Twenty-six years ago, at army sharpshooter school, the basic method of training was simple and absolute.   Every step was repeated again and again, again, and again until nothing else is possible other than the next step.   The final decision to kill doesn’t reside with the sniper. It is muscle memory.

That’s not happening now.  The opposite. Normally obstacles to a plan, which inevitably arise, are quickly absorbed as interesting new wrinkles to be patiently overcome. Instead, unexpected events, like the sound of the mouse, rattle him. His concentration is shot. In the army, the sergeant sometimes fed the men greenies, amphetamines to improve their concentration. Given their level of stress it helped them even more than kids with ADHD.

His chin tight, “Focus,” he says to himself in a nasty whisper.

He began so determined.  Righteous anger can move mountains.  Or drive you crazy until you act. For months, unanswerable questions had wormed their way through his mind and exhausted him. First grief, then blame, endlessly assigning it to one person after another including himself.

Then that dissipated. His anguish completely disappeared once the specifics of his plan to kill MacDonald were thought out in detail. Setting it up took over. He went from inactivity, practically in a coma, to energy harnessed by having a purpose.

Getting things done their way. The army had taught him how to stay organized. Concentrate all efforts on the first step before going on to the next.  He needed a well-camouflaged spot with complete vision of the target. As soon as he learned MacDonald was going to speak in the Plaza ballroom, he went through twelve utility rooms located in the ceiling before finding the perfect one. The next thing on his check list-finding a MacMillan Tac 50 rifle was easier than he expected. The Tac is extremely accurate and able to be broken down into a compact form. Fortunately, Marty, his pal at work knew exactly where to find one. It took only an hour and a half to find the guy. And contrary to the image he had, based on Hollywood versions of gun salesmen, the guy who sold it to him was a character, an educated friendly enough black man with a wicked sense of humor. Next he had to find the right size satchel. The first one that he bought was too small so he had to return it and try out another size.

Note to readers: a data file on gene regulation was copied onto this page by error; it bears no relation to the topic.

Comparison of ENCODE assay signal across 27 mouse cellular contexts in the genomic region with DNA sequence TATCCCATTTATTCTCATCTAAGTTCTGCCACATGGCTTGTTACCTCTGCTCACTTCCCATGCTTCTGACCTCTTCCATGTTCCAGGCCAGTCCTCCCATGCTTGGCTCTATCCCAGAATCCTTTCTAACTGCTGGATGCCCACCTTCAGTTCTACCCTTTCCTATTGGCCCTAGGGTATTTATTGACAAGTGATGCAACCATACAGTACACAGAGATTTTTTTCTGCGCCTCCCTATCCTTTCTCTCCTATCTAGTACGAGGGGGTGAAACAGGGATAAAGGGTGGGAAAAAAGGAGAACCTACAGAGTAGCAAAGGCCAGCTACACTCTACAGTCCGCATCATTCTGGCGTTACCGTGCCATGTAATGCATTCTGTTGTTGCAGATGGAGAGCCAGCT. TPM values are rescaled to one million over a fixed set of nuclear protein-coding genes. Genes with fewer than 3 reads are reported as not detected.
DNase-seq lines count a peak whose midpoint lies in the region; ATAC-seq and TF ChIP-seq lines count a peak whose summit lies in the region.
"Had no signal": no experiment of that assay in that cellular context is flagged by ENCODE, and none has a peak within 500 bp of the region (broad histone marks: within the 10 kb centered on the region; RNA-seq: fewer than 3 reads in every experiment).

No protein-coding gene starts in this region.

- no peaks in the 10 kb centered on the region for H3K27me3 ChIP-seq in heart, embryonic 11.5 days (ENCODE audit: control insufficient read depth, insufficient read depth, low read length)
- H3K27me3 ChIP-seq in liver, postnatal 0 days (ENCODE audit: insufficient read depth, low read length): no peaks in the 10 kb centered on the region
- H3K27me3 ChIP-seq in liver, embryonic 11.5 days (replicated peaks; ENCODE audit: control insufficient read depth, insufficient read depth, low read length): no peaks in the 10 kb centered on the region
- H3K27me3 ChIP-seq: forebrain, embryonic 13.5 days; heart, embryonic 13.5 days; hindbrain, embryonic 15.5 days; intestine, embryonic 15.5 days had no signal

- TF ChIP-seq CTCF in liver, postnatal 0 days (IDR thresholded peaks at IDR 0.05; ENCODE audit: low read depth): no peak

No problem. The view of the dais was so perfect, like a gift from God, it energized all the other steps. Everything fell into place. It may have taken two times on one of the items, or ten. Didn’t matter. It got done.

His smile returned.   At last justice would be done.

Except it isn’t happening tonight.

In truth, even in the army it got more complicated. At the beginning of his sniper training he had no difficulty pulling the trigger.  He carried out three missions successfully without a second thought. He killed whom he was assigned to kill and took pride in his accomplishment.

His fourth assignment brought that to an end. He noticed his target’s red hair.   That did it.  His precision, so easily summoned a moment before, deserted him.   There was no flow. His trigger-finger and eye were no longer one.

It wasn’t a morality thing, at least not that he was aware of. He had no specific thoughts about right and wrong. He knew it was right to kill this particular bad guy, with or without his red hair. There were no thoughts at all. But the red hair kept coming into his mind.

A therapist taught him how to shut that off. But it didn’t matter.   He’d still miss his target again and again.

When the time came he didn’t reenlist. His sergeant more or less made clear that was to be his plan.

Once again the gunman pulls the rifle back into the utility room.  We get a better look at him.  He’s sweating.  His face is alive with emotion.   As opposed to our initial impression, he is anything but a professional.

“Take your time,” he commands himself. That does nothing. Drifting thoughts grab his attention, one after another, without rhyme or reason.